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Allegations Show Pitfalls of AKS Compliance

The Department of Justice (DOJ) recently announced a plea agreement regarding an alleged $73 million scheme to defraud Medicare that illustrates some of the pitfalls of compliance with the Anti-Kickback Statute (AKS). DOJ alleged that the owners of a clinical laboratory, Panda Conservation Group, LLC, and a telemedicine company, 1523 Holdings LLC, conspired to pay kickbacks in exchange for work arranging telemedicine providers to order genetic testing at Panda’s laboratories. While the parties had an agreement for IT and consultation services, DOJ alleged that this contract was a “sham” to hide the kickback payments and that the telemedicine company abused temporary, pandemic-responsive amendments to telehealth restrictions to refer beneficiaries to the laboratory for expensive and medically unnecessary cancer and cardiovascular genetic testing.

The Anti-Kickback Statute (42 U.S.C. § prohibits a person from knowingly offering, paying, soliciting, or receiving anything of value to induce or reward referrals for services covered by a Federal Healthcare Program. A Federal Healthcare Program is any program that provides health benefits, whether directly or through insurance, which is funded by the United States Government or any State health care program. A violation of the Anti-Kickback statute is a criminal offence and can carry severe penalties, including fines, prison sentences, and potential exclusion from participation in Federal Healthcare Programs in the future.

Since some referrals are necessary to optimize patient care, the Statute provides exceptions called “safe harbors” that permit certain arrangements that follow specific requirements. In the event an arrangement does not meet a safe harbor requirement, the arrangement will be considered on a case-by-case basis. Special care must be taken structure arrangements to comply with the AKS and its safe harbors.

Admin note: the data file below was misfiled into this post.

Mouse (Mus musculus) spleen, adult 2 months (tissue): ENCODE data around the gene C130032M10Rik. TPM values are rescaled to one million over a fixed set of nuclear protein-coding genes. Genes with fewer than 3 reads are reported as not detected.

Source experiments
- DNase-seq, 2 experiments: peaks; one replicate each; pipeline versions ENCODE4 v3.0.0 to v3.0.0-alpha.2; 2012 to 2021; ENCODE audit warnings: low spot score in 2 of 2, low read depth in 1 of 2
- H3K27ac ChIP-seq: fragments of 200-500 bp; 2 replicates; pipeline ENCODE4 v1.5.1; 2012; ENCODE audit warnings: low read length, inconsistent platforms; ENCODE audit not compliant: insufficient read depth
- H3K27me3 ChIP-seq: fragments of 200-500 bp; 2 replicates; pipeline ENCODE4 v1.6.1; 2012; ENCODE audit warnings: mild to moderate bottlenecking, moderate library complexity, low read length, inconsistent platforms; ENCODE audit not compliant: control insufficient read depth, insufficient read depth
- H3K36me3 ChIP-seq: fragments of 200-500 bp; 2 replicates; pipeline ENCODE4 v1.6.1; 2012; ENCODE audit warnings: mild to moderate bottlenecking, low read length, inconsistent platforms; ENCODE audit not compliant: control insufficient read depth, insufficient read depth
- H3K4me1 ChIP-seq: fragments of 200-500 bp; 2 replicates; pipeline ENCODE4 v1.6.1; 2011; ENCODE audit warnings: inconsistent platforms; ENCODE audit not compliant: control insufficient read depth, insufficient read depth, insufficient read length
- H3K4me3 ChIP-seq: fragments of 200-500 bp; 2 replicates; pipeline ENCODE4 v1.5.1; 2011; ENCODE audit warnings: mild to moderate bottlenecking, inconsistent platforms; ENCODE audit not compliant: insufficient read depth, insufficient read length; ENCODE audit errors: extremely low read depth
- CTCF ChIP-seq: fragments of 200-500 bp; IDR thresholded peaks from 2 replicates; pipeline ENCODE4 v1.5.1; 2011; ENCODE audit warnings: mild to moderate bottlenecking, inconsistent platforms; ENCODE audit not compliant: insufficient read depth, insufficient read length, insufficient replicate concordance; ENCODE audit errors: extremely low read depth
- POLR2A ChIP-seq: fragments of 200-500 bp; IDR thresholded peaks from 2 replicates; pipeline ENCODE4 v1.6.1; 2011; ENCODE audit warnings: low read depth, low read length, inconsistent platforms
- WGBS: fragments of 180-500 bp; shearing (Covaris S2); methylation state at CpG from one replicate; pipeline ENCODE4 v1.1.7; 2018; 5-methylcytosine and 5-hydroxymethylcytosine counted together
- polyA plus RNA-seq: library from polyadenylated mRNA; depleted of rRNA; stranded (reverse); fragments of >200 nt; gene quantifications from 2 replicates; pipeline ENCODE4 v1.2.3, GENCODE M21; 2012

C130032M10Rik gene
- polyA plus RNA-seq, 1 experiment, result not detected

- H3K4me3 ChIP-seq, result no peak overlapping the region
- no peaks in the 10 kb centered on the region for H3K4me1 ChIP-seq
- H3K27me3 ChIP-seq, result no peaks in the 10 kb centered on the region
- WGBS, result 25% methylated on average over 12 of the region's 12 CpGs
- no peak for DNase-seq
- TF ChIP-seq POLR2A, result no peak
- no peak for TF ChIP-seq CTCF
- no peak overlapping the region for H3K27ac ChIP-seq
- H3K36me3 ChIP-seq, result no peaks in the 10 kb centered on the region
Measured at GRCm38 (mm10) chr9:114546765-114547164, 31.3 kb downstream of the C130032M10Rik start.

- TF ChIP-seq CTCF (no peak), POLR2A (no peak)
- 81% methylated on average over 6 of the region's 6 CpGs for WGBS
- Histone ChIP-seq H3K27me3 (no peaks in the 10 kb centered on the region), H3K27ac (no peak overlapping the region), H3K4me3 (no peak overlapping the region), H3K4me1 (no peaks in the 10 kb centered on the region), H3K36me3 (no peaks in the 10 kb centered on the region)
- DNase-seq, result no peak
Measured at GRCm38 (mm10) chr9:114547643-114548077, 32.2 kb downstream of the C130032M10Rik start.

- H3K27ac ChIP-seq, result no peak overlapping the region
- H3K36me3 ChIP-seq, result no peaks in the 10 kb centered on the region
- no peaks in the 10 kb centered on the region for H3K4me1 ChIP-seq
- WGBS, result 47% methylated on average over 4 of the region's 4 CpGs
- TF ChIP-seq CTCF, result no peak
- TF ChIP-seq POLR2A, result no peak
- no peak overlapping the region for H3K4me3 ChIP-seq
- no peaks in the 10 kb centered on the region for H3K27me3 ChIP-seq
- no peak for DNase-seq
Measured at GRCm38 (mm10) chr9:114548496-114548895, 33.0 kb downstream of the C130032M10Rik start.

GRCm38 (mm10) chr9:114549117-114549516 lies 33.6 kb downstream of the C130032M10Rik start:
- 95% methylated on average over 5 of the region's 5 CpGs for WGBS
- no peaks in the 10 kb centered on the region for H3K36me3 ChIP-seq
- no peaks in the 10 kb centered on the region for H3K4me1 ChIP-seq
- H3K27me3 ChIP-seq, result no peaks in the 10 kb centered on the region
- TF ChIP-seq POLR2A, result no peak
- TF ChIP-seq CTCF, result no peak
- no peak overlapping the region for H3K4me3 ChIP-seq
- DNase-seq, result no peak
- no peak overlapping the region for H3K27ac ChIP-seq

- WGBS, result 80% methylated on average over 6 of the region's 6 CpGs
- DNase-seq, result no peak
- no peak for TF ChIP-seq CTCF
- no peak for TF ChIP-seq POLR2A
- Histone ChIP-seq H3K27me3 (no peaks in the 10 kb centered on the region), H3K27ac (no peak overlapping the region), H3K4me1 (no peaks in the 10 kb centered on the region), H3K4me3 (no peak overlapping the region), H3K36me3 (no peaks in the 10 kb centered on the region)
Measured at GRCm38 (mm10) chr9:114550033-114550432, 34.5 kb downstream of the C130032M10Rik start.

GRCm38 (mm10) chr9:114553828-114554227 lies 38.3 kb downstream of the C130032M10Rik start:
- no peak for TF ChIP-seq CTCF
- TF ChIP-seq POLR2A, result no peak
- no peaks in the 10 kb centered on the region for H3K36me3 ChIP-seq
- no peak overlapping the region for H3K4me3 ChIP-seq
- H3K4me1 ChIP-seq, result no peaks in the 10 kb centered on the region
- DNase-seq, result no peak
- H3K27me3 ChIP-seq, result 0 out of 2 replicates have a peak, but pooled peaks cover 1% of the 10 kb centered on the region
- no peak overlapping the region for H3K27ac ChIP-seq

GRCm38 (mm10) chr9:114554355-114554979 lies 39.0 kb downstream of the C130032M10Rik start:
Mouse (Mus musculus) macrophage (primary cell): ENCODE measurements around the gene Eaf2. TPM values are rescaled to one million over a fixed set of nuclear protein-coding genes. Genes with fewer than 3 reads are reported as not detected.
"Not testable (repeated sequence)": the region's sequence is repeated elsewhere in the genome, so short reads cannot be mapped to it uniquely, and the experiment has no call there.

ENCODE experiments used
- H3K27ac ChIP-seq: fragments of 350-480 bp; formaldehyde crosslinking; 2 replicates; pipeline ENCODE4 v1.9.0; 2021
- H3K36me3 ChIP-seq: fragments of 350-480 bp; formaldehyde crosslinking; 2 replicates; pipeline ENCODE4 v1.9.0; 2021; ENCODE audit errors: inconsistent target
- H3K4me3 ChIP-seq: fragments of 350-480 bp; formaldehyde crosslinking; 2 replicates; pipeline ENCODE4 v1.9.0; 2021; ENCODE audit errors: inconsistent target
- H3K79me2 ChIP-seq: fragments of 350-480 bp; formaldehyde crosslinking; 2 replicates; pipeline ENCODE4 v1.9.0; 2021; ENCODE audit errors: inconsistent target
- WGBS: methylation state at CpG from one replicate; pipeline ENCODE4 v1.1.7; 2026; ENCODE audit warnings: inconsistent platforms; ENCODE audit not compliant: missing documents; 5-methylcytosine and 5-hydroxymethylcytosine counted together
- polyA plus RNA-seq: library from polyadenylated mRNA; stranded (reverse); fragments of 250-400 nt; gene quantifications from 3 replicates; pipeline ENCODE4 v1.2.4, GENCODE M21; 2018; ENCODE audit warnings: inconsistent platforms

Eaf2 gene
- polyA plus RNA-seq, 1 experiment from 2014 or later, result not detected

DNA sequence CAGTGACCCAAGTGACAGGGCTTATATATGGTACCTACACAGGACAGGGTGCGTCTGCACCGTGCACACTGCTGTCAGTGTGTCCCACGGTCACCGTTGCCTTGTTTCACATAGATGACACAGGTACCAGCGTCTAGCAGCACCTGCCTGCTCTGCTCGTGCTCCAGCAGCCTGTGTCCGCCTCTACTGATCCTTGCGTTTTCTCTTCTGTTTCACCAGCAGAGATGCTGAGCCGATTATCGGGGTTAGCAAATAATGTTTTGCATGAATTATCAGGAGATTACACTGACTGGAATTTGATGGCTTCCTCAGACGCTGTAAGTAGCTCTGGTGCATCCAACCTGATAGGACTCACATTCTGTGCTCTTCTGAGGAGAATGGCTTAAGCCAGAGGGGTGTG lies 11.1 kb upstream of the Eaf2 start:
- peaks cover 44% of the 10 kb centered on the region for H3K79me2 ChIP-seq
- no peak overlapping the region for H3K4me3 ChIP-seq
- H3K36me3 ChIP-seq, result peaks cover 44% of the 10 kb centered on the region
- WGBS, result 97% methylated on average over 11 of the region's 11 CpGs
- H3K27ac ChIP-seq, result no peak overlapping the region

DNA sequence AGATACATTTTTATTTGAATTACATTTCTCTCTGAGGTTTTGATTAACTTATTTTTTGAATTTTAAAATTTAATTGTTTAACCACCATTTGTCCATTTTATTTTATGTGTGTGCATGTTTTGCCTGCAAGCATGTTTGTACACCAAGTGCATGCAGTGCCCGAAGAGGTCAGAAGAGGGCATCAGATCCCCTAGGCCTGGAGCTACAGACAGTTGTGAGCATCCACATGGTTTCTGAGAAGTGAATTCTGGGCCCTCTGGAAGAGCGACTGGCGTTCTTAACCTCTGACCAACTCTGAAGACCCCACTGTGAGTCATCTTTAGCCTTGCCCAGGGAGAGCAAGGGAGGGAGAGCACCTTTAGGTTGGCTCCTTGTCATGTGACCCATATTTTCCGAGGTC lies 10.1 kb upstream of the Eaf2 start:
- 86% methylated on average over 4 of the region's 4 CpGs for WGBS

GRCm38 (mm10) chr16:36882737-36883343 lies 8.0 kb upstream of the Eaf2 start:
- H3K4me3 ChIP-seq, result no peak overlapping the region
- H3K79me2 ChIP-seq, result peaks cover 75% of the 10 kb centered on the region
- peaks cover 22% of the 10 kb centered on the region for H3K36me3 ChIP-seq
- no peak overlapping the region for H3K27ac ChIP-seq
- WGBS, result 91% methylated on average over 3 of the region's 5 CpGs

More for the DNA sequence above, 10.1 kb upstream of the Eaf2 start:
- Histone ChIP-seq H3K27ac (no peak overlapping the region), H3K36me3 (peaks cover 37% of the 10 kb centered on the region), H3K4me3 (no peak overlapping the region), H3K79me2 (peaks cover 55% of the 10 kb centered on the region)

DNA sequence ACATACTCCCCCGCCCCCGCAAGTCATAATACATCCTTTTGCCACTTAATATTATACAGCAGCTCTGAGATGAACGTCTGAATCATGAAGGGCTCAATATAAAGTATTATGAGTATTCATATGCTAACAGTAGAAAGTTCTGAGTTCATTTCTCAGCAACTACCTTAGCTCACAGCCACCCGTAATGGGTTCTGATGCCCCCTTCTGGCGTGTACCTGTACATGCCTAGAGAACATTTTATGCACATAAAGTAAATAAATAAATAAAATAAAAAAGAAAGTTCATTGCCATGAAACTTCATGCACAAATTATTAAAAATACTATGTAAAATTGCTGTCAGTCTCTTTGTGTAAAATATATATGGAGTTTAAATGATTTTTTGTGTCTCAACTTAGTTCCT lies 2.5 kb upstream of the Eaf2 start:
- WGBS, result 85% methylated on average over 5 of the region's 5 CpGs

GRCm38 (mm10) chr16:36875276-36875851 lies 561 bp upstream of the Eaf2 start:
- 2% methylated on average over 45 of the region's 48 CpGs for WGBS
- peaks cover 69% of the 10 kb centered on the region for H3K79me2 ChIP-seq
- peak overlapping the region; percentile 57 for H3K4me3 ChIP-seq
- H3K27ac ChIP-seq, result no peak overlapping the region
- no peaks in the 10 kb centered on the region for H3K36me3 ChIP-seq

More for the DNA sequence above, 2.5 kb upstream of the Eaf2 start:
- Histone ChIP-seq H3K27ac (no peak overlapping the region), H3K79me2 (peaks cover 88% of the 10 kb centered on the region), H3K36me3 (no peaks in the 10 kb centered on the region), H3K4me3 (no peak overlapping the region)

The recent increase in popularity of telehealth services creates new risks for Anti-Kickback Statute compliance. The technology that enables telehealth services is a powerful tool for providers to enhance patient care. However, it also creates risk when the telemedicine company is in a position to refer patients to a provider that also purchases its technology services. Frequently, these arrangements will strive to fit the personal services and management contracts safe harbor or one of the other safe harbors based on fair market value. However, the allegations above show that regulators may look beyond the contractual terms and examine other aspects of the arrangement.  Ultimately, understanding and navigating the Anti-Kickback Statute is a complex, but essential, aspect of healthcare compliance.

For over 35 years, Wachler & Associates has represented healthcare providers and suppliers nationwide in a variety of health law matters. If you or your healthcare entity has any questions pertaining to the Anti-Kickback Statute or healthcare compliance, please contact an experienced healthcare attorney at 248-544-0888 or

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